They created and co-directed the Guzsaly Ensemble while teaching weekly classes. They invited master teachers Zoltan Zsuráfszky, Zoltán "Batyu" Farkas, and Ferenc Sára to choreograph and teach their ensemble. In addition, Steve and Susy took many trips to Hungary for the purpose of studying and learning dance. Susy has co-taught couple dances with Steve at many folk dance camps.
Steve and Susy have two grown children, Jesse and Maya.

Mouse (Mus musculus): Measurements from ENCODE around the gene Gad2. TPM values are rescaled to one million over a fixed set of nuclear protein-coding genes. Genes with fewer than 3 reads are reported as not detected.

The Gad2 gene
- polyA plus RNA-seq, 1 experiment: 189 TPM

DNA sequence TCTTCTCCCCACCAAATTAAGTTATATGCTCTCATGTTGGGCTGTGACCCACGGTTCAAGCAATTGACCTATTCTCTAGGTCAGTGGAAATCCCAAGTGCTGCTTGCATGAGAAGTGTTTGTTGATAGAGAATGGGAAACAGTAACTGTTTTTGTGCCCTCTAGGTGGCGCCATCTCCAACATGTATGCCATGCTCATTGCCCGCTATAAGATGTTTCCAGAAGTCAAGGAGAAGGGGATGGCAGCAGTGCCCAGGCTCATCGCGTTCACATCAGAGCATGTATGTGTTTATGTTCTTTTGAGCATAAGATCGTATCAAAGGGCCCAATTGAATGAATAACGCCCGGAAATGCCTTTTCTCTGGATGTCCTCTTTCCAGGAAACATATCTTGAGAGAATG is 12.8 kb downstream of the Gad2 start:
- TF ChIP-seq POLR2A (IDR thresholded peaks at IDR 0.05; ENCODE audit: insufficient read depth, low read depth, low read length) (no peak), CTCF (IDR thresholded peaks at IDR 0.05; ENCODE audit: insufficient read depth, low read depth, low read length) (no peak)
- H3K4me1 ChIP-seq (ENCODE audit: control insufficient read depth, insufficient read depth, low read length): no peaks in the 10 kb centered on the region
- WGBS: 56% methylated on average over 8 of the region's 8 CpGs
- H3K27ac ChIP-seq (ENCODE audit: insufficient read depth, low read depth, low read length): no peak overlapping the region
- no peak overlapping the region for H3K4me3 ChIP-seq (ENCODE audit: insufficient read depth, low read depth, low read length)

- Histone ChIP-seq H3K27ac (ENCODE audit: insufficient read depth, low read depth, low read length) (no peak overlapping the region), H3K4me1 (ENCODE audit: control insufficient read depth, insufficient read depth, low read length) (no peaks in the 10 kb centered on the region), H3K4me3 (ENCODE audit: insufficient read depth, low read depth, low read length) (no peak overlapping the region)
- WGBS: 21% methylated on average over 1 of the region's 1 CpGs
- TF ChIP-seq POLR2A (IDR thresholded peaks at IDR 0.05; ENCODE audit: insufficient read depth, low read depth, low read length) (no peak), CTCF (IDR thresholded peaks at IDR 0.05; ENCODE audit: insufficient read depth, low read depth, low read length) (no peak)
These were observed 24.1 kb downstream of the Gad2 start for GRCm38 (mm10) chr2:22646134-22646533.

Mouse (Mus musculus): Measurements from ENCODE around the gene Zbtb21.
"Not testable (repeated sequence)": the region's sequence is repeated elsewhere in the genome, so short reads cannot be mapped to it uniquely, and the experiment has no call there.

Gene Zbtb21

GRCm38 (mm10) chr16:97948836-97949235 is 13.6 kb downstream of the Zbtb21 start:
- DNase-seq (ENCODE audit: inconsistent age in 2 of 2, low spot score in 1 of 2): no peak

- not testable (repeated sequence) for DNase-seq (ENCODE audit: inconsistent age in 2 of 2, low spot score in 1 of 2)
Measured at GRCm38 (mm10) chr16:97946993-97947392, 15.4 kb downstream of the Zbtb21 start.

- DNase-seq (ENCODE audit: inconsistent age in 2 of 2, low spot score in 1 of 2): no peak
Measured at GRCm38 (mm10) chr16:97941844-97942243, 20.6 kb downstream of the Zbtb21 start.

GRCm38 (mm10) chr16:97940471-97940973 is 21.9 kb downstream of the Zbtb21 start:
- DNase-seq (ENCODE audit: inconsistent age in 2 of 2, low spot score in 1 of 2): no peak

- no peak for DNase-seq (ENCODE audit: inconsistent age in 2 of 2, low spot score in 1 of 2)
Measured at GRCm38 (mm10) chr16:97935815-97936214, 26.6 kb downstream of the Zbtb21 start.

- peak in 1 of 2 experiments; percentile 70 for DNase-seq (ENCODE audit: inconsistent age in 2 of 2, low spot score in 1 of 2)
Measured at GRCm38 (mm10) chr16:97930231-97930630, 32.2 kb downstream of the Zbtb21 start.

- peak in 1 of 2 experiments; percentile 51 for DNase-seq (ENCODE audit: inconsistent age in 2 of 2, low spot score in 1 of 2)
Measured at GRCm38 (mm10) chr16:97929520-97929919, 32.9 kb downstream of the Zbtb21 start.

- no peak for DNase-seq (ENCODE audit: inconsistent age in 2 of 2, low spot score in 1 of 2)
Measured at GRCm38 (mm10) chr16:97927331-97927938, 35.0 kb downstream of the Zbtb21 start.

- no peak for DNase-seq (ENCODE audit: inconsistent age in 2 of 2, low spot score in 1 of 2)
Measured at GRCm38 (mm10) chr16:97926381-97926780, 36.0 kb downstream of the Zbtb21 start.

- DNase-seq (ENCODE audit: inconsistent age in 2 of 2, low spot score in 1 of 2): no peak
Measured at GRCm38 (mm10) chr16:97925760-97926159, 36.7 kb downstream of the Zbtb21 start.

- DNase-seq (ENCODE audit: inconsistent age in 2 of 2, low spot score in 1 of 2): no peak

Dances Steve has taught include Adana, Adanali, Aloniotikos, Aptaliko, Ardeleana, Ardelenescu, Arnold's Circle, Bačkovsko Horo, Bakovsko, Banatsko Kolo na dve Strane, Bărbătescu, Batrna, Bartok, Bătuta (Hora la Bataie), Bătuta de la Adincata, Bavnata, Berače, Beratis, Bitolska Gajda, Blagoevo Oro, Bogdanos, Boimitsa, Bombata, Brâul pe Opt, Brâul pe Şase, Brestaška Râčenica, Căluşarii, Chai Zibede, Černevska Rŭčenica, Černi Potök, Cigánytánc, Ciganko, Ciganski Sa Sa, Cigánytaánc, Chocho, Crnevska Râčenica, Csingeralas, Čučuk, Ćkanoto (Večerjaj or Rado), Ćuperlika, Dansuri din Mureş, De se e culo videlo, Délalföldi Ugrós, Devolliçe, Dimitrula, Djal I Ri (čoček), Dobogós, Dobrudžandka Tropanka, Do Mar Çiften, Drumul Dracului, Dunÿntuli, Dunántuli Csárdás, Dunántuli Ugrós, Dzumbus, Erdeljanka, Eski, Fecioreasca, Gajda from Flambouro, Gajda Preshevarë, Gamsovjana, Gankino Horo, Ginka, Ginka (Zurli), Gjigjile, Glava li ta Boli, Glaviniška Kopanica, Gorarče, Graovsko Horo, Grčkoto, Gyimesi Csango Verbunk, Harţag, Hasaposerviko, Haţegana, Hoina, Hora de la Ripca, Hora din Bacau, Hora la Bătaie, Horon-Alta es la Luna, Horos Makedonia, Ibraim Odža, Indijski Čoček, Învîrta, Învîrta din Bonţida, Învîrta din Călata, Învîrta din Mureş, Išu Byala Nedo, Jiana, Jobbágytelki Forgatós, Jocul Băbătescu, Laptaszego Csárdás, Kalajdžisko Oro, Kalavesh Polyebn Fatbardha, Kalotaszegi Csárdás, Kalotaszegi Csárdás éz Szapora, Kalotaszegi Legényes, Karabatakikos, Kasapko, Kcim, Kerkes, Ketri Ketri, Kezes, Kleftikos, Kleftes, Kleftes Epirou, Kleistos, Kočanski Čoček, Kolo Kopogas (Kolo iz Lakócsa), Kolubarsko Vez, Kopačkata, Kopčeto, Koritsa, Krstačkata, Krstačko, Kucano Oro, Ḱuperlika, Lamba Lamba, Langadi Kserolangado, Lassú Pontozó (Szegényes), Leskovačka Četvorka, Levi Jackson Rag, Liakena, Lički Tanac, Lipa Ma Marýca, Lume Lume, Mâško Kočansko Oro, Maškoto, Méhkeréki Dance-Cycle, Memede, Mezöségi Táncok, Midvédaua, Mînînţelul, Moj Hatixhe, Moj Marine Moj Maro, Moj Maro Moj Maro, Mori Chupi Kosturchanki, Na Dvi Strane, Ne Felj Lanyom, Nešo, Nevrokopsko Horo, Nign, Novo Šopsko Horo, Osogovka, Öves, Pajduško, Patrunina, Pembe, Pembe II, Phiravelman Kalyi Phuv, Pitat me Mamo, Plataniotiko Nero, Platiniko Horo, Platiniotiko Nero, Pogonisios, Politiko Syrtos, Ponturi, Popova Kerka, Poti me Dö Po Lipje, Povardarsko Oro, Pravo Šopsko Horo, Pravo Trakijsko Horo, Pravoto Oro, Promoroacâ, Proseta Se, Prorupta, Purtata, Pustaua, Pušćeno, Pyrgousikos, Raikos, Régi Héjsza, Roata, Rodopsko Horo, Rodopsko Pravo Horo, Romski Gajda, Romski Čoček, Romsko Bitolsko Oro, Rožensko Horo, Rukavice, Sa, Sa from Bujanovac, Sa Sa, Sarakatsani Tsamikos, Saranda Palikaria, Serény Magyaros, Sfarlis, Šira, Sherianqe, Síma Héjsza, Site Mome, Slavej me Peje, Sojanca, Šopski Šošek, Sorocul, Staro Erkečko Horo, Staro Oro, Staro Velesko Oro, Šutka (Čoček), Syngathistos, Syrtos, Syrtos from Samos, Syrtos Syngathistos, Szapora, Ta Lipauška, Ta Midvédaua, Ta Puštaua, Ta Zagátina, Tardonai Karikázó, Teško Kavadarsko Oro, Tobošanka, Topansko Oro, Tripazašč;e, Trite Pŭti, Tsamikos Kleftikos, Tsamikos Menelaidos, Tsamikos Vlachikos, Tsardonai Karikázó, Vallja e Gjilanit, Valla e Osman Takës, Valle Dangellište, Valle e Bradasheshit "Elbasan," Valle e Dhardes, Valle e Miratovces, Valle Jarnana, Valle Korcare, Valle nga Konispol, Valle Shota, Valle Xinxile, Vallja e Osman Takës, Varnensko Horo, Vasil'arhontissa, Veliko Kolo iz Deske, Vesela je Šokadija, Vlach Tsamikos, Xhimixhi-Nesho, Zagatina, Zaharoula, Zajko Kokorajko, Zamfirica, Žensko Pušteno, Zeybekiko, Zgouri Arni, and Zonaradikos.